•This is what happened when infections had reached frightening proportions in the United States and Europe. It was apparent that the limitations of the RT-PCR combined with the virus’s ability to spread even through those who were not visibly sick would mean large numbers would be infected without being detected. Rapid antibody tests can also play a role in determining the degree of “herd immunity” in a population. That is, the true number who may have been infected; when a sizeable fraction of the population has been infected, the virus ceases its pace of spread. Current research expects herd immunity to have been achieved when 55% to 80% of the population has been infected — only careful serological surveys can establish that. Studies in India too have shown that for every symptomatic positive, there are two asymptomatic or presymptomatics (those who do not visibly manifest the disease). Thus, antibody tests could also be used for such estimates in India. The ICMR had laid out the strategy to use antibody tests to gauge the degree of COVID-19 presence in the country. The plan involved using a combination of both RT-PCR and antibody tests to establish infection levels.

What happened to India’s rapid testing plan?

•Two Chinese companies, Wondfo and Livzon, got licences to sell 500,000 rapid antibody kits to the ICMR. Several of these were to be given to States and some were for the ICMR’s own use. A first batch was deployed in some States and soon complaints began pouring in over inaccurate results. The ICMR then asked States to stop using these kits for two days. After two days, the ICMR advised States to stop using the kits altogether. The Health Ministry has cancelled the licences given to the companies that were importing these kits from China. So far, the ICMR has not clarified what was wrong with the kits. The Chinese companies have also claimed that the kits were validated by the ICMR’s expert body, the National Institute of Virology (NIV). However, the NIV only clears batches of kits that are submitted for testing. It is possible that even if a company’s kits get cleared, it ends up supplying kits on the field that are not up to the mark.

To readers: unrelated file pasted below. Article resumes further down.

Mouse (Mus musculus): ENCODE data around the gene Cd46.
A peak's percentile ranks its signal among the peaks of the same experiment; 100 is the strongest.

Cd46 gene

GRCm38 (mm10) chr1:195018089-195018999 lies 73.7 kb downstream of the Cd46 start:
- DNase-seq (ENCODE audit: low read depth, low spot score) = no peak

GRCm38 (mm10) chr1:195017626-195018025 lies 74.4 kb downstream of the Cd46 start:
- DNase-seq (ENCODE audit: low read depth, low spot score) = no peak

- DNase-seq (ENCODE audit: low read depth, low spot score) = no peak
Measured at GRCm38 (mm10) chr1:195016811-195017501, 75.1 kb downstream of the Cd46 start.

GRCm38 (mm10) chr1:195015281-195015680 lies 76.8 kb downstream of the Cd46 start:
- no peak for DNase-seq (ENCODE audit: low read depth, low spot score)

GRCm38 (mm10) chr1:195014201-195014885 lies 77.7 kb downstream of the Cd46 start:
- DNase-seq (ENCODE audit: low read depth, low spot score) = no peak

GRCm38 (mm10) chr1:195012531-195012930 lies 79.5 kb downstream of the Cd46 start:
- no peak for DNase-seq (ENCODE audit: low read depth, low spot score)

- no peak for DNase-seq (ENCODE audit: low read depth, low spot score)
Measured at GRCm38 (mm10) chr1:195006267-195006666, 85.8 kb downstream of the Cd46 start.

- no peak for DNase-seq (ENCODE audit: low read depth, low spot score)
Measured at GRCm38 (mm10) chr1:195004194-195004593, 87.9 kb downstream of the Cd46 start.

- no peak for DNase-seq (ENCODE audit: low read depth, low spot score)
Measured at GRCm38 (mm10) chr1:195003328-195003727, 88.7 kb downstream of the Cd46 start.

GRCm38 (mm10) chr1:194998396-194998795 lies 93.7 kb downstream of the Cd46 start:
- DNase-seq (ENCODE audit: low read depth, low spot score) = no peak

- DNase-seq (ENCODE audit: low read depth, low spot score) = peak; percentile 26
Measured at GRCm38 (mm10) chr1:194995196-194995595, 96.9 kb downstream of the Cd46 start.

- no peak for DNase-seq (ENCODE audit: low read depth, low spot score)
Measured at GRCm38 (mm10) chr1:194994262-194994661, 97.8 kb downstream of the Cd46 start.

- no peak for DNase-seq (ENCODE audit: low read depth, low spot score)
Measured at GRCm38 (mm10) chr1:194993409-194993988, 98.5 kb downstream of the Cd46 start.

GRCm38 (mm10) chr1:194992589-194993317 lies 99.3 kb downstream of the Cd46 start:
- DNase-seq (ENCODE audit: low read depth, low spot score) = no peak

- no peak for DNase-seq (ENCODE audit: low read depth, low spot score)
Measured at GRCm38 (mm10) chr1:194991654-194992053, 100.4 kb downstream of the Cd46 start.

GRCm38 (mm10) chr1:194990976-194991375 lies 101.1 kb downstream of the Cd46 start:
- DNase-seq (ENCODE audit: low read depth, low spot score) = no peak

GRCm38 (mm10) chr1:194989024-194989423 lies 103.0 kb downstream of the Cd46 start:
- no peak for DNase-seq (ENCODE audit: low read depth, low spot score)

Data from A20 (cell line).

•Another feature of the kits is their sensitivity (in percentage terms, the times the tests correctly identify people as positive for an infection) and specificity (in percentage terms, the times the test correctly rules out those not carrying the virus). Specificity refers to its ability to accurately distinguish between the target virus and other viruses. It is a well-established feature of tests that in regions of low actual prevalence of a disease, they can, depending on the kit’s specificity and sensitivity, miscategorise vast numbers of those tested. It is not clear if these were factored in in tests using kits blamed as faulty by States. India is not the only place where complaints over Chinese kits have been raised. The United Kingdom and Spain have also raised such issues with these kits. In either event, there is no clarity if the ICMR has ordered more kits. The Health Minister, Dr. Harsh Vardhan, has said that by the end of May, the country will have kits that are made in India for antibody and RT-PCR tests.

📰 Why has the Reserve Bank of India opened a liquidity window for mutual funds?

What are the concerns about the mutual funds industry?

•The story so far: In view of the possible redemption pressure that the mutual fund industry may face after the abrupt winding up of six debt schemes of Franklin Templeton Mutual Fund, the Reserve Bank of India (RBI) on Monday announced a special liquidity window of ₹50,000 crore for mutual funds. Under the scheme, the RBI will conduct repo (repurchase agreement) operations of 90-day tenor at a fixed repo rate of 4.40% for banks. According to the RBI, banks can avail funds under this facility exclusively for meeting the liquidity requirements of mutual fund houses by extending loans and undertaking outright purchase of and/or repos against the collateral of investment grade corporate bonds, commercial papers (CPs), debentures and certificates of deposit (CDs) held by the fund houses. The scheme will be open till May 11 or up to utilisation of the allocated amount, whichever is earlier.